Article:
The Midnight Ghost Train from Topeka, Kansas must be one of the hardest working band around at the moment judging by the impressive upcoming show list on their Myspace site. The Midnight Ghost Train main man is guitarist/vocalist Steve Moss who also plays bass on the record. Brandon Burghart is on drums after joining around the time of the excellent Johnny Boy EP but the remarkable thing is all the guests that contribute to this fine CD, i will get to that later. The main feature and focal point of the band and this album is Steve Moss and his guitar tone and sound. Displaying some thick sludge with some good old desert rock fuzziness, its his sound which made me dig this CD from the very first spin. The best moments are the heavier ones like in "Die With Me" and the more doom ridden "The Swell". Not that the other tracks are not up to the same standard, it just when its heavy, the band seems to be really cooking. What sets this album apart from most in the scene is the different guest musicians on here that add some extra color and other dimensions to the band's songs. On the moody "Desert Red" you get some violin and cello and some vocals from Joseph Hester. Former drummer Jake Levin does a raw lead vocal on the track "Mustache" and is one of the albums strongest moments. "River Slit" has some great fuzz rock playing especially when it comes to the lead playing which is great throughout the entire album. "They’re Burying Me Alive" features the back-up of Edward Jackson but this track is mostly a spoken word type of track and didn't really stand out as being one of the better tracks on offer here but still very listenable. With all these extra vocals, special mention must go out to Moss himself who has good vocals in their own right but the fact they have chosen all these extra vocalists just adds some uniqueness to this album as a whole. "Woman Of Hate" ends the official track-listing with some killer stoner groove but there is a hidden track that follows that is very much the most minimalist on the album. At the other end of the album is the opener "I Drink Your Blood" which is pretty much just a intro piece to "The Swell". The conclusion i reached after hearing this album is they one of the more unique bands in the stoner scene even though i don't know if the "stoner tag" applies too well here. There is a bluesy element to their playing as well as a fair degree of extended experimentation. Most of the songs are long with 6 songs all over 6 minutes but even the longest tracks don't drag on at all. There is a looseness to the songs that give off a bar-room vibe to the album which i love by the way and the way the album is always adding new elements keeps it interesting. There is nothing i would change about the album, even the weaker moments keeps me listening. One of the most underrated bands around at the moment, i hope they get some real recognition soon. 9/10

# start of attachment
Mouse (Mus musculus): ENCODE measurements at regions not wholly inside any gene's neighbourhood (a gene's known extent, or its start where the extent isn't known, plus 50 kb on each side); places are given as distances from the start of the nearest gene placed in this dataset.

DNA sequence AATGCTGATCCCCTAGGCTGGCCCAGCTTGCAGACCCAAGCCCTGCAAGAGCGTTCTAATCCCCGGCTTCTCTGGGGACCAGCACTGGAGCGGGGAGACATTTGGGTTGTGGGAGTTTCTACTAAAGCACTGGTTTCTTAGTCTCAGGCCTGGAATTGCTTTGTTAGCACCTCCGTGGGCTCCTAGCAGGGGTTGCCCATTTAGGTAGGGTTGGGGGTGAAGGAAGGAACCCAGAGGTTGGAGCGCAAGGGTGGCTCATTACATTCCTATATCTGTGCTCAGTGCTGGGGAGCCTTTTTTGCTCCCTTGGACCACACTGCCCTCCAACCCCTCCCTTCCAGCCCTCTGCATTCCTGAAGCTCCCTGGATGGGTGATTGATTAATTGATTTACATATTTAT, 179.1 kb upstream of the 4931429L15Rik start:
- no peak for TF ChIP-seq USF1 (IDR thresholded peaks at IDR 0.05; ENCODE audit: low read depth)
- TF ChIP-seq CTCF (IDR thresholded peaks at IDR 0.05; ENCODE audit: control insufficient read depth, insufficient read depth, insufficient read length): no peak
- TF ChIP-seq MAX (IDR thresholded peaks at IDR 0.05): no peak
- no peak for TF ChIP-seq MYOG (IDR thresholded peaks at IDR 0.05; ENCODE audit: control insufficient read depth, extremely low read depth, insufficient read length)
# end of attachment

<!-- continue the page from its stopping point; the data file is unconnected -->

Review By Doom Metal Alliance